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1.
Dialogues in Health ; : 100044, 2022.
Article in English | ScienceDirect | ID: covidwho-2031235

ABSTRACT

Objectives Adult immunisation has recently emerged as an area of emphasis in research and policy. Increasing life expectancy, outbreaks like COVID-19, and the endemic nature of diseases like dengue, malaria have underscored its importance. Therefore, this study was carried out to assess hesitancy and the factors influencing the uptake of vaccines in adults. Methods A descriptive cross-sectional study was conducted among the medical students and doctors affiliated to a medical college and tertiary care hospital in Delhi, India and their immediate family members in January 2021. Online data collection was done using the Google Form platforms. Data on awareness and perceptions regarding adult vaccination and immunisation status of participants was collected. The dataset was exported in the Microsoft Excel format and analysed with IBM SPSS Version 25 (Armonk, NY: IBM Corp). Results A total of 461 adults responded to the survey. The most common reasons for vaccine hesitancy were fear of side effects (51.41%), lack of awareness of vaccines (49.46%), and the lack of national guidelines on adult vaccination (32.97%). Hesitancy for vaccines among those who were informed by healthcare workers of vaccine availability was highest for zoster vaccine (97.80%) and least for tetanus toxoid (57.62%). Significant hesitancy was also observed for pneumococcal, human papillomavirus, influenza and varicella vaccines. Conclusions Reduced vaccine uptake due to vaccine hesitancy in adulthood is a major health concern. Framing national guidelines for adult vaccination in India and awareness generation to create a public demand for adult vaccination warrants prioritization.

2.
International Journal of Epidemiology ; 50:1-1, 2021.
Article in English | Academic Search Complete | ID: covidwho-1429225

ABSTRACT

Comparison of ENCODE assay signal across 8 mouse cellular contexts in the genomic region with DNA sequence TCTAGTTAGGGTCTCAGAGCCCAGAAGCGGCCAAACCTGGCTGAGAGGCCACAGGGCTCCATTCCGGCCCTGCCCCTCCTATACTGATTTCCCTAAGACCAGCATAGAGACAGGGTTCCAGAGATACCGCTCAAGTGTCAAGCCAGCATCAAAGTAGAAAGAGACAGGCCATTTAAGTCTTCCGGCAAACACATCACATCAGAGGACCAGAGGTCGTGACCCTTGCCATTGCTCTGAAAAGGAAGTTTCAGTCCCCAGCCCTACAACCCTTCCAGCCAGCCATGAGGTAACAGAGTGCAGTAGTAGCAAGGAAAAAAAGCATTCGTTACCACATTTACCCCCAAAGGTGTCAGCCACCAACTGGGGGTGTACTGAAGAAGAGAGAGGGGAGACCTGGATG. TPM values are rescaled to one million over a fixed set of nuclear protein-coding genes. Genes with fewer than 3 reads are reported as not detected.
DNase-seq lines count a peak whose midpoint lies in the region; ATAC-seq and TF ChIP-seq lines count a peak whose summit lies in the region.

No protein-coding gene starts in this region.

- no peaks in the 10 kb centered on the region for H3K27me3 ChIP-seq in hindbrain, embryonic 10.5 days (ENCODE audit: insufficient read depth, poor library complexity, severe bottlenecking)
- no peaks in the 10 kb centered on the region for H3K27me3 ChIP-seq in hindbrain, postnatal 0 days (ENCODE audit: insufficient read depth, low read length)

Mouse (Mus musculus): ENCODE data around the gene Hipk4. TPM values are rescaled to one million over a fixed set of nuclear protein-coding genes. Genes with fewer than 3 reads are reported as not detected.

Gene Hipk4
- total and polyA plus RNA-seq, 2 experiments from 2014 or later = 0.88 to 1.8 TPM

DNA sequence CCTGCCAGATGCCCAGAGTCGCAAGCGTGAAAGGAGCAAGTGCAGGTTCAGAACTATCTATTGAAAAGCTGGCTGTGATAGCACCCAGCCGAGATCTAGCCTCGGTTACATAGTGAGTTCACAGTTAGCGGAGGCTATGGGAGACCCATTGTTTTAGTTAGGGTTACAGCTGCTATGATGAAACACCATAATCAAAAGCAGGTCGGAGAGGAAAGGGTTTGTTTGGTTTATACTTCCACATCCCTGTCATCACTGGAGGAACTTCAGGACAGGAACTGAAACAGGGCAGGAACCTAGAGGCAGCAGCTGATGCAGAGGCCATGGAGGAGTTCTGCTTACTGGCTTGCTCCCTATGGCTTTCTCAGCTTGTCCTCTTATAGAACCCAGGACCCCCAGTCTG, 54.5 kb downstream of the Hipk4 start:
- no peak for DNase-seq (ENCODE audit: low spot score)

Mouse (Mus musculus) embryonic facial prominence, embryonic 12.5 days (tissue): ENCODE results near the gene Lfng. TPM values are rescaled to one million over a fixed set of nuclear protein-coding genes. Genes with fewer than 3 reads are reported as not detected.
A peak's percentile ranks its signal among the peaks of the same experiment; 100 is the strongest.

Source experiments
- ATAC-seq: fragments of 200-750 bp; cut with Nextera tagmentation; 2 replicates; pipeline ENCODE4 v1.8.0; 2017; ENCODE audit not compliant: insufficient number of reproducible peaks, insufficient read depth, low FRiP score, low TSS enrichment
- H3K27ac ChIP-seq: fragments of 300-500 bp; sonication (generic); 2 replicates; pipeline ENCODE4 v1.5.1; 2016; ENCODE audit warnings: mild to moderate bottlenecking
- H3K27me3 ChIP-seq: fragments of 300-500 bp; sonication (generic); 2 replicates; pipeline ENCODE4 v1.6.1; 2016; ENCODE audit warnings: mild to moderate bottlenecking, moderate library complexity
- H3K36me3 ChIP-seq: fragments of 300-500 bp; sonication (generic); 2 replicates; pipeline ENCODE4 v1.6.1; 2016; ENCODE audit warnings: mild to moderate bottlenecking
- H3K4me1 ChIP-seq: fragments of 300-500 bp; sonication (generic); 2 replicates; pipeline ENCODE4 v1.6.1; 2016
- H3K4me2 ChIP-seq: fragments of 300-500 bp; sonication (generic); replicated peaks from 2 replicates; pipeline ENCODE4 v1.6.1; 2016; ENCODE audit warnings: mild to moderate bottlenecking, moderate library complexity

Background Adult immunization has recently emerged as an area of emphasis in research and policy. Increasing life expectancy, outbreaks like COVID-19, and the endemic nature of diseases like dengue, malaria have underscored its importance. Therefore, this study was carried out with the aim to assess hesitancy and factors influencing the uptake of vaccines in adults. Methods An online cross-sectional study was conducted among adults (age more than 20 years). Data collection was done by convenience sampling in January 2021. Information on awareness and perceptions regarding adult vaccination and immunization status of participants was collected. Data analysis was done using SPSS version 21. Results A total of 461 adults responded to the survey. Among those who had never received any vaccine in adulthood (n = 158), the reasons were lack of recommendation by healthcare providers (38.6%), lack of knowledge of vaccines (15.8%) and fear of adverse effects following vaccination (7.6%). Hesitancy for vaccines among those who were informed by healthcare workers was as follows: shingles (97.8%), human papillomavirus (92.1%), pneumococcal (91.1%), influenza (79.7%), varicella (79.4%) and tetanus (57.6%). Conclusions Reduced vaccine uptake due to vaccine hesitancy in adulthood is a major health concern. Hesitancy was highest for the shingles vaccine and least for the tetanus vaccine. Key messages Coverage of adult vaccination can be improved by formulating national guidelines and encouraging healthcare providers to raise awareness. In-depth qualitative studies are needed to understand the perception of adults towards vaccination. [ABSTRACT FROM AUTHOR] Copyright of International Journal of Epidemiology is the property of Oxford University Press / USA and its content may not be copied or emailed to multiple sites or posted to a listserv without the copyright holder's express written permission. However, users may print, download, or email articles for individual use. This abstract may be abridged. No warranty is given about the accuracy of the copy. Users should refer to the original published version of the material for the full abstract. (Copyright applies to all Abstracts.)

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